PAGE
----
The snake, along with other reptiles, is the most unwelcome guest you could find in your home. But wildlife lovers urge you to rescue it, not kill it, for it is usually not poisonous
Monsoon TIME is a time for snakes, even in Dellhi. As their underground homes get flooded with water, they slither out into the city. Just the other day, one was found in Delhi’s Vidhan Sabha. Then a common sand boa, small enough to be coiled in the palm of your hand, was rescued from a residential complex.
So if you encounter a snake, do not start beating it with sticks. “Just make sure that it stays where it is till the rescue team arrives,” explains Kadambari Atri, Head of Communications, Wildlife SOS. “Most times, the snake will just coil and hide in a corner. They are shy and fear humans.”
Baiju Raj MV, Director of Conservation Projects, Wildlife SOS, has other reassuring words. “Most species are non-venomous. In India, there are four venomous species known as the Big Four. These are the king cobra, krait, saw-scaled viper and Russell’s viper. Despite what’s shown in the movies, snakes only bite when they feel threatened,” he says.
Over 3,400 species have been identified across the globe. And around 270 are found in India.
On the occasion of World Snake Day (July 16), the Conservation Education Centre, run by Bombay Natural History Society at Asola Bhatti Wildlife Sanctuary in Delhi, organised an awareness workshop in association with the NGO Wildlife SOS.
Snakes have also been a source of livelihood for snake charmers across the country. “They capture the snake and stitch their mouths and the starved snake dies within a month. Then more are captured,” says Atri.
The snake charmers take out the fangs and the venom, which is the snake’s digestive juice. Hence, the snake can’t eat or digest food. “Our rescuers have had to slowly take out all the stitches from the mouths. Obviously, the snake is starved and will eat anything that comes its way, including milk. But a snake is carnivorous and eats rodents, frogs, insects.”
Breaking some myths about the dance of the snake to the been, she adds that snakes have sensors. These get activated with the sound and the snake moves to see what is there.
“Many tribals and poor people are still earning through animals. We worked with snake charmers in Uttar Pradesh and have rehabilitated them with other skills, some have even joined our rescue team,” says Baiju. It does take years and years of study to know which species is venomous and which is non-venomous, but awareness camps aid in allaying fears and immediate reactions.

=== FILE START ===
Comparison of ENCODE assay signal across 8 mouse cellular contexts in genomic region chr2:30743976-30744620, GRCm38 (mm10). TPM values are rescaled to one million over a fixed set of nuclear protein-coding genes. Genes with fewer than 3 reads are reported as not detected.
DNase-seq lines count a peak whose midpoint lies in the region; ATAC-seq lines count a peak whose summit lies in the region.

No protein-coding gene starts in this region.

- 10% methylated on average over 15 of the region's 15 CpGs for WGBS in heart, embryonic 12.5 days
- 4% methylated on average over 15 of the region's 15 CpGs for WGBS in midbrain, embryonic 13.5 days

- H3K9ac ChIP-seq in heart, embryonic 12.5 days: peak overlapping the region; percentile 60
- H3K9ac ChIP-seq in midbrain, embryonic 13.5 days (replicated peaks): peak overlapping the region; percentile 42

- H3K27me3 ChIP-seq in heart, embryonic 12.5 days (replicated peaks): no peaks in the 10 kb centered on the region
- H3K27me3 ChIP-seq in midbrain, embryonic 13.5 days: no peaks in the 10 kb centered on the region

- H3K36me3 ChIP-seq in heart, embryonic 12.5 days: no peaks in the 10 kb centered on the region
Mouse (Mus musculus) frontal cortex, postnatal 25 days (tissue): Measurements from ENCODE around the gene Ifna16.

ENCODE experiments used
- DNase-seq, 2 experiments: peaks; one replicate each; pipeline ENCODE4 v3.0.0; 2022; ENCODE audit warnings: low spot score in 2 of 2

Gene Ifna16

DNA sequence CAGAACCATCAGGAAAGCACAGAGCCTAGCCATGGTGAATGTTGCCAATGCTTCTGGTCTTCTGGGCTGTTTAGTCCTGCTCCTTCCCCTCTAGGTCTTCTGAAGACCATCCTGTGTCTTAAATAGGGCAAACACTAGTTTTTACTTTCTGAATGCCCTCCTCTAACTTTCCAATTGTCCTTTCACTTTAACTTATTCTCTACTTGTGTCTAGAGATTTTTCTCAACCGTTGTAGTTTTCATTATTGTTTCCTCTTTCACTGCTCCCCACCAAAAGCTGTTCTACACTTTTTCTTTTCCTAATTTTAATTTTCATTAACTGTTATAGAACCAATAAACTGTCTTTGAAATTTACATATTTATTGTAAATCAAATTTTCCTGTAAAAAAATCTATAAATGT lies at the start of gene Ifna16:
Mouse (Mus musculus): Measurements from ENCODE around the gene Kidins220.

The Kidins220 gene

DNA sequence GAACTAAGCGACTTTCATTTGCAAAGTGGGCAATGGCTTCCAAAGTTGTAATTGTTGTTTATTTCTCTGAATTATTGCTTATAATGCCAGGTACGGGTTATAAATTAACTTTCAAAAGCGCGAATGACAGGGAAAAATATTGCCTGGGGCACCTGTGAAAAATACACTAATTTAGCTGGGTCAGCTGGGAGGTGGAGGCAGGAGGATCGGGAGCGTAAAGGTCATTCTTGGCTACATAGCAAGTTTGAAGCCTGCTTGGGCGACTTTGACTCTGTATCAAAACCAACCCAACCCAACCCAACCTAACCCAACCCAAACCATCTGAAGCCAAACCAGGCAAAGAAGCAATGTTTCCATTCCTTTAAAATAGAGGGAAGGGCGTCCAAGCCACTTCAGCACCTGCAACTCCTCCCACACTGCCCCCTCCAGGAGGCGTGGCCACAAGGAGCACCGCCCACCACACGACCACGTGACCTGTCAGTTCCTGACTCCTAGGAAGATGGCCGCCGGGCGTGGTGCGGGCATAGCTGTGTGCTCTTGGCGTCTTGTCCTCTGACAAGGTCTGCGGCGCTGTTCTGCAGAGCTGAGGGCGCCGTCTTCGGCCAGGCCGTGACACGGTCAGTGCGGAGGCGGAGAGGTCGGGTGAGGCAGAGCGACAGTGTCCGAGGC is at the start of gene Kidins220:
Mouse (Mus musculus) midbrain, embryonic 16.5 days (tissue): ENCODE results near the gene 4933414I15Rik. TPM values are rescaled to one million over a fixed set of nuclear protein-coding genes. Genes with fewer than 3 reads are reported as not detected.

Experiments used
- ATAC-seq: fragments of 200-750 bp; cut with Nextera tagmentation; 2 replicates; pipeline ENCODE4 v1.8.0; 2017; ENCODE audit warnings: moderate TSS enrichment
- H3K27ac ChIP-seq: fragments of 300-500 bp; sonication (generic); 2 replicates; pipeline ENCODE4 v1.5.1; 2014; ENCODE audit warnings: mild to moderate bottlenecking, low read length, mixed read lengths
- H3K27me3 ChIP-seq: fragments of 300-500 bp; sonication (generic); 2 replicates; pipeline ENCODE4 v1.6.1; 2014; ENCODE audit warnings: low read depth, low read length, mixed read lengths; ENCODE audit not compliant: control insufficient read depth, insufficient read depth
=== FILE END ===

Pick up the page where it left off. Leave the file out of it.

Wildlife SOS has rescued over a thousand reptiles till now which includes snakes, crocodiles, lizards. “We have found snakes hiding under motorcycles and in garbage bins.”The rescued snake is checked by the vet. If ill or hurt, it is treated and then released in its tural habitat. Wildlife experts say that the laws for wildlife protection are good but enforcement needs to be stronger. “The snake does not cry when it is hit. It is a silent creature,” sighs Baiju who loves snakes as his father was a herpetologist. “I have been around snakes since childhood and even helped my father.”
Fact & Fiction
“Nature has its own way of creating a balance. Snakes and lizards make their homes in termite mounts because they are meant to protect the queen. She has 98% protein and is often sold for Rs 4,000-5,000 in the market. But when a poacher breaks a termite mount, a snake acts as a deterrent,” informs Ishtiyak Ahmed, Education Officer Asola Bhatti Wildlife Sanctuary.
Snakes live on rodents, frogs and insects. The bigger ones eat pigs, small deer, even monkeys. “Rats can cause allergies, serious diseases and being food for the snakes, their population comes under check,” elucidates Baiju.
When the snake comes out of hibernation, it sits in the sun only long enough to warm up and hunt. Around 16 varieties of snakes have been identified in the Asola Bhatti Wildlife Sanctuary.
Anti-venom is available at all government hospitals and this is made from venom itself. “It doesn’t matter which species has bitten you, the medicine can take care of that. One should try and reach the hospital within 30 minutes of being bitten,” says Baiju.
So live and let live is the principle for this fascinating, slithery, silent creature.